‘Of all the forms of inequality, injustice in health care is the most shocking and inhumane.’
-- Dr. Martin Luther King Jr., in a speech to the Medical Committee for Human Rights, 1966
Nalo Hamilton, PhD, RN, WHNP/ANP-BC, is an assistant professor of nursing at the University of California, Los Angeles School of Nursing; and Cheryl Woods Giscombé, PhD, RN, PMHNP-BC, is an assistant professor in the School of Nursing at the University of North Carolina at Chapel Hill. Both are Robert Wood Johnson Foundation Nurse Faculty Scholars.
The New Year has begun and marks a time of celebration and progress, while for others it is a time of uncertainty and despair. As we pause to remember the rich contributions of Dr. Martin Luther King, Jr., we should also reflect on how his legacy can be used to eliminate the health care disparities that so disturbingly affect the underserved and underrepresented in our nation today.
The World Health Organization has determined that geographic locale, ethnicity, education, environmental stress, and access to a health care system are social determinants of health and health inequities. These factors are influenced by the disparate distribution of resources, wealth, and power.
In the United States:
- African Americans, Hispanic Americans, and Native Americans have rates of diabetes that far exceed those in non-Hispanic whites.
- African American women are more likely to be diagnosed with advanced stage breast cancer compared to white women and have the highest rate of mortality.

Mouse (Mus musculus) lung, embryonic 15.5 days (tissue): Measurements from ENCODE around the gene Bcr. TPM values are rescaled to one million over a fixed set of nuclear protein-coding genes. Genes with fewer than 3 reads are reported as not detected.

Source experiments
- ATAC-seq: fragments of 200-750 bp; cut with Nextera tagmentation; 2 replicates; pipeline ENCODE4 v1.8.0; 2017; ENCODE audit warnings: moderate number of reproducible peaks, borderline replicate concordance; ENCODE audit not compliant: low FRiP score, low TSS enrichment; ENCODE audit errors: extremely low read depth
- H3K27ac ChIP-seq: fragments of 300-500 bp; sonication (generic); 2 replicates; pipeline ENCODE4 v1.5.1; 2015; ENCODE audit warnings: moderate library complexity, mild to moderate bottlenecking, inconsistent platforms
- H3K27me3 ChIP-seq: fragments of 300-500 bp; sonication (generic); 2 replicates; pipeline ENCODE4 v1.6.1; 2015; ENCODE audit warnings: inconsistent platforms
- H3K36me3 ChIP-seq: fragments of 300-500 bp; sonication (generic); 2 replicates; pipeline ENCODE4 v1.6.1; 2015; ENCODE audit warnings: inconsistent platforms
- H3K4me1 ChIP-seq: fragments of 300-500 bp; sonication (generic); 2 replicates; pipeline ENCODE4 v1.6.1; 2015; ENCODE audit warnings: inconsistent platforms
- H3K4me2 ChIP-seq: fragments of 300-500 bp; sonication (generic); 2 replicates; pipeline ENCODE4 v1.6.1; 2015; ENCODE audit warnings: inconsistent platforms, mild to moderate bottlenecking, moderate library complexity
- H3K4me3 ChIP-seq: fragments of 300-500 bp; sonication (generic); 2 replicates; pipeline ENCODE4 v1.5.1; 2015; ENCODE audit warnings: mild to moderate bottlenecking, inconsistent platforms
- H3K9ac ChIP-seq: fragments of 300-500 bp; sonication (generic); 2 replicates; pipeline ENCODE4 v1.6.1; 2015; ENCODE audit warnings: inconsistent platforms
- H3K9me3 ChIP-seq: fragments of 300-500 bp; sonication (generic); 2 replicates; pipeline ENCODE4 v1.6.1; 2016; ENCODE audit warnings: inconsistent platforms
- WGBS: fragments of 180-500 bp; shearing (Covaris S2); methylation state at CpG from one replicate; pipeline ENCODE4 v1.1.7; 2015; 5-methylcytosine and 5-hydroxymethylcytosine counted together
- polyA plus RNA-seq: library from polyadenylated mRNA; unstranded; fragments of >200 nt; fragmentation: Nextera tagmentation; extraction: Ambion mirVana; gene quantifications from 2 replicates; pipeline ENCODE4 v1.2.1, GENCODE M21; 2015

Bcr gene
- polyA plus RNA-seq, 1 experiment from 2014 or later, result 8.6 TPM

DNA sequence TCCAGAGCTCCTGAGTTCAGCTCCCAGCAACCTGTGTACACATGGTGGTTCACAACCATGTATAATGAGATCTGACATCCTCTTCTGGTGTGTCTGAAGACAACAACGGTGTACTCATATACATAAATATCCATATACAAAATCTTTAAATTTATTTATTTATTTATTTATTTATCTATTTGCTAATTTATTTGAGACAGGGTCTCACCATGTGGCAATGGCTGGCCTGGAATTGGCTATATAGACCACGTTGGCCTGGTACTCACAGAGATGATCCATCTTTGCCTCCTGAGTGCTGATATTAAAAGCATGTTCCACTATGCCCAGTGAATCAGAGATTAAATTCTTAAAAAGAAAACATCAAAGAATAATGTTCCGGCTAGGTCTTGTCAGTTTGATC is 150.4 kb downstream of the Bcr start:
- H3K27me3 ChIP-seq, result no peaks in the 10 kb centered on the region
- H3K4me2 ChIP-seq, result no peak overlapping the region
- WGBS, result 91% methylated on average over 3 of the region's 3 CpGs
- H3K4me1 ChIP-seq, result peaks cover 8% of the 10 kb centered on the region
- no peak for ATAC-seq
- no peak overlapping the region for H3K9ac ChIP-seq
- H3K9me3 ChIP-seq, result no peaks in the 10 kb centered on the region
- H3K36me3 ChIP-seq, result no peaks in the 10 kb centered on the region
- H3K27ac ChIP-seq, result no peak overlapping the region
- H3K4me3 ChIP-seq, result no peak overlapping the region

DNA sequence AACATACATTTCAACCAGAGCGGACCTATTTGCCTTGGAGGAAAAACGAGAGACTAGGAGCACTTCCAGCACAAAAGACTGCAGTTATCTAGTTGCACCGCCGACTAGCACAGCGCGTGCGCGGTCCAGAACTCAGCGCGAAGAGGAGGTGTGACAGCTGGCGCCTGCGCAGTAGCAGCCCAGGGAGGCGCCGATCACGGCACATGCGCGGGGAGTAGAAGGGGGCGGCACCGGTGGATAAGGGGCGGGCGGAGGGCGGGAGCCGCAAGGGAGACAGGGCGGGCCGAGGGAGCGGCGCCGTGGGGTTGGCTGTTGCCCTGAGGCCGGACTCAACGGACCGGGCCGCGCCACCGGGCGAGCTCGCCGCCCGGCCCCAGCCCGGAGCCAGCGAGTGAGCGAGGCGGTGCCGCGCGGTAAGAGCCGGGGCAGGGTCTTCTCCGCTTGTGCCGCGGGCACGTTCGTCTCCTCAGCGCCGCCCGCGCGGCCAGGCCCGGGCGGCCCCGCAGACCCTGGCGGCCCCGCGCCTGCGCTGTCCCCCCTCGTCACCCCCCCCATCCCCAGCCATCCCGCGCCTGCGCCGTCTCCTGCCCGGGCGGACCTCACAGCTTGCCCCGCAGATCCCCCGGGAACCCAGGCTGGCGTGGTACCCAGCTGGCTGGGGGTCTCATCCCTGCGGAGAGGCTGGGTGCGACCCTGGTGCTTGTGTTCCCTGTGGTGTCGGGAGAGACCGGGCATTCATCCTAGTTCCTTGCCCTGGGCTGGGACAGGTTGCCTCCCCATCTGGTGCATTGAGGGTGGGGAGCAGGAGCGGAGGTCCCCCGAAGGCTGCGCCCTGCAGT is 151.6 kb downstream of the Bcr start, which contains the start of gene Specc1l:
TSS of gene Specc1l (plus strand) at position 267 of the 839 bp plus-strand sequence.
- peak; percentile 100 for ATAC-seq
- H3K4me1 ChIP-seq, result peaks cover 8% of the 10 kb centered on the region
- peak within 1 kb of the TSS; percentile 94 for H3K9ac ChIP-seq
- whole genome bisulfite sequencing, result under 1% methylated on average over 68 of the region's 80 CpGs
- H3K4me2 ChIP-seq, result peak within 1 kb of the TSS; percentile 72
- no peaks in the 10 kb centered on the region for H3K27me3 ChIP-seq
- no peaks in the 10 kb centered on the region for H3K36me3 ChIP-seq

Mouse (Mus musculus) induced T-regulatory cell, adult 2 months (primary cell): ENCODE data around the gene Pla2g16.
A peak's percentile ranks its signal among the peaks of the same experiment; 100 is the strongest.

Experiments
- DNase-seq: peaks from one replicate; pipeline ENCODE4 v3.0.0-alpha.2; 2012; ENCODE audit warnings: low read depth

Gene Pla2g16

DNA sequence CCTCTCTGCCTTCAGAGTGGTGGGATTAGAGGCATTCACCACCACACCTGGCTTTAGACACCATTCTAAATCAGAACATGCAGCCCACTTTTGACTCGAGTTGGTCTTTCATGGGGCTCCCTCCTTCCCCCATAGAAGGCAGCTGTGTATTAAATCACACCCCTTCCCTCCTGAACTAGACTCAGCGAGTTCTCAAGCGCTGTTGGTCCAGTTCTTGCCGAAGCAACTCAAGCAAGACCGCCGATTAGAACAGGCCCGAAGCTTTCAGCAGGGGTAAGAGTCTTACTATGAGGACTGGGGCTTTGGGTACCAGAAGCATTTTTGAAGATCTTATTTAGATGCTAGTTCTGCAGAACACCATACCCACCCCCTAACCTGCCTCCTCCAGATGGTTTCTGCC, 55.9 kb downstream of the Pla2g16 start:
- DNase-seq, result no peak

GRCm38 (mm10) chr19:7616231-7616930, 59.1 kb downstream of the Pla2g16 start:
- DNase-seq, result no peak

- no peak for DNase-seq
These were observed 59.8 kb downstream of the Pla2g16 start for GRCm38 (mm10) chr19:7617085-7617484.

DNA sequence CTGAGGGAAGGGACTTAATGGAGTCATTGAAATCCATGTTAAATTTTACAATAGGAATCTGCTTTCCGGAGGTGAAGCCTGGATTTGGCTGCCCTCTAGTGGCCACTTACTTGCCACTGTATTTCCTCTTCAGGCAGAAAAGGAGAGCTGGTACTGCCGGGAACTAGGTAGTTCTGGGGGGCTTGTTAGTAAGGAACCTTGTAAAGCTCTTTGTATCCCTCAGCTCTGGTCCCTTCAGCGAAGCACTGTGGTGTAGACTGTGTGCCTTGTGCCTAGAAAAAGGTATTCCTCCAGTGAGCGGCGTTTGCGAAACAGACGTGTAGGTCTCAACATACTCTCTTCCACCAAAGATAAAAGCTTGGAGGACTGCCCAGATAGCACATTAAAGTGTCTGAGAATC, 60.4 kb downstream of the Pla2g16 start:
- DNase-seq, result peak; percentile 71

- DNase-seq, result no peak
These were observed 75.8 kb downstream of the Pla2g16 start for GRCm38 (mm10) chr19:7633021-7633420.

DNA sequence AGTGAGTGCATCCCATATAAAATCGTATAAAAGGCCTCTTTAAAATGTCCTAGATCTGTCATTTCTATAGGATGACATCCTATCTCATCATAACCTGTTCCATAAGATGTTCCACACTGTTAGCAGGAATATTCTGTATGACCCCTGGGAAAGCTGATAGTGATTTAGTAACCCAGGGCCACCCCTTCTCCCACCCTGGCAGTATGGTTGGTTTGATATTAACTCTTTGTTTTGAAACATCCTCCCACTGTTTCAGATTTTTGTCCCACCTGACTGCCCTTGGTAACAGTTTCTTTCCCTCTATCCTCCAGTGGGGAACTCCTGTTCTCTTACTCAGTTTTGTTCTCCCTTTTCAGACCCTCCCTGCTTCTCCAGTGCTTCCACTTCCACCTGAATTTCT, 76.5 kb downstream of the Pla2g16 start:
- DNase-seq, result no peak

- Native Americans report more alcohol consumption and binge drinking than other racial/ethnic groups.
- Hispanic males age 20 or younger have the highest prevalence of obesity compared to non-Hispanic whites and African Americans.
- African American men and women are more likely to die of cardiovascular disease than non-Hispanic whites.
- Infant mortality occurs in African Americans 1.5 to 3 times more than in other races or ethnicities.
These health inequities not only affect individuals or specific populations but they also impact the overall health status and health care costs facing our nation. Ethnic disparities in health care cost this nation more than $6 billion per year—a staggering amount in light of the fact that many conditions are preventable.
For many ethnic minorities, chronic health conditions significantly impact their quality of life. A reduction in one’s quality of life influences personal, familial, and community wellness. It also reduces an individual’s ability to contribute to the economy and ultimate well-being of the nation.
‘Life’s most urgent question is: What are we doing for others?’
-- Dr. Martin Luther King Jr.
Eliminating disparities in health care will require input from all stakeholders: health care providers, educators, community and faith leaders, policy-makers, scientists, funding agencies, corporate leaders, and everyday people. The social determinants that are at the foundation of these existing disparities necessitate system change. An amalgam of economic resources, environmental facilitation, scientific evidence, human compassion, and a healthy dose of inspiration are all essential components.
The African proverb states that it takes a village to raise a child. With regard to health disparities, it will also require ‘all hands on deck.’ But how do we get potentially divergent entities to come together? How can we avoid procrastination—looking to our left and our right, waiting for someone else to take the lead?
According to Dr. Martin Luther King, Jr., “A genuine leader is not a searcher for consensus but a molder of consensus.” Let’s allow the leader in ourselves to be awakened. Our nation’s health depends on it.
The views and opinions expressed in this blog post are those of the authors.